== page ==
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Brut Champagne

Brut Champagne is one of the most important and iconic types of the famous French bubbly, and has always been the symbol of excellence in elegance and luxury. It is mainly produced from Pinot Noir, Chardonnay and Meunier grapes using the Champenoise Method, which consists of re-fermentation in the bottle, a technique legendarily attributed to Abbot Dom Perignon. It is often said that a wine is a reflection of the region in which it is produced, and in this case no other place like Champagne creates a fascinating synergy between product and terroir which seems to have remained unchanged for several centuries. Specifically, the Brut category is often mistakenly used as a synonym for sparkling wine, although it is actually a family that technically groups together all the bottles with a sugar content of less than 12 g/l. This is the case of the famous French sparkling wine, which is the most widespread and appreciated label in the world.

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Brut Champagne is one of the most important and iconic types of the famous French bubbly, and has always been the symbol of excellence in elegance and luxury. It is mainly produced from Pinot Noir, Chardonnay and Meunier grapes using the Champenoise Method, which consists of re-fermentation in the bottle, a technique legendarily attributed to Abbot Dom Perignon. It is often said that a wine is a reflection of the region in which it is produced, and in this case no other place like Champagne creates a fascinating synergy between product and terroir which seems to have remained unchanged for several centuries. Specifically, the Brut category is often mistakenly used as a synonym for sparkling wine, although it is actually a family that technically groups together all the bottles with a sugar content of less than 12 g/l. This is the case of the famous French sparkling wine, which is the most widespread and appreciated label in the world.

A Story, a Myth

It has always been difficult to trace its exact origins. Legend has it that Dom Pérignon (1638-1715), the Benedictine abbot of the town of Hautvillers, was the founding father. As is often the case, however, legend does not always go hand in hand with myth. In fact, it seems that the Champenoise Method, which is the set of procedures designed to carry out re-fermentation in the bottle to make French bubbly, was already widespread in France before the abbot was born. They produced the famous vin gris, which were still white wines made from red grapes. It often happened, however, that these wines, bottled in March, spontaneously re-fermented as temperatures rose, transforming the last residual sugars into alcohol and carbon dioxide. Obviously in the barrels this process tended to be imperceptible as the CO2 was easily released and not trapped, making it effervescent. The breakthrough came when Dom Pierre Pérignon, realising the great potential of frothing, equipped himself with glass bottles. These managed to maintain constant pressure and "trapped" the bubbles inside the product, resulting in the famous perlage. The abbot was also involved in many other winemaking and enological activities, such as the blending technique, the study of the soil and terroir, the revolutionary use of corks and much more. With his discoveries and innovations, the abbot can therefore be considered to have revolutionised the history of French wines, lighting the way towards the creation of today's Brut Champagne bottles.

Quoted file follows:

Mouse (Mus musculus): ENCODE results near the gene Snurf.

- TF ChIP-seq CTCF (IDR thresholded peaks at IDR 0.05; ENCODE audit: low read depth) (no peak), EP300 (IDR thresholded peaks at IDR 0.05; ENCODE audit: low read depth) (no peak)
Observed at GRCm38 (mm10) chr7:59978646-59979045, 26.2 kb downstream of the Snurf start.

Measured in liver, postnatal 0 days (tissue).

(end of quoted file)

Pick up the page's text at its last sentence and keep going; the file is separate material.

An important date was 1728, when the bubbly came out of the abbeys, marking the beginning of its triumphant journey. The following decades saw the birth of some important maisons, such as Ruinart and Moet & Chandon. The 19th century will go down in history as the period of consolidation of this sparkling wine, with the development of the Champenoise Method, through the discovery of new techniques and devices that measured the sugar component or helped production in the cellar. This led to the birth of mechanisation, which increased Champagne production from a few hundred to millions of bottles.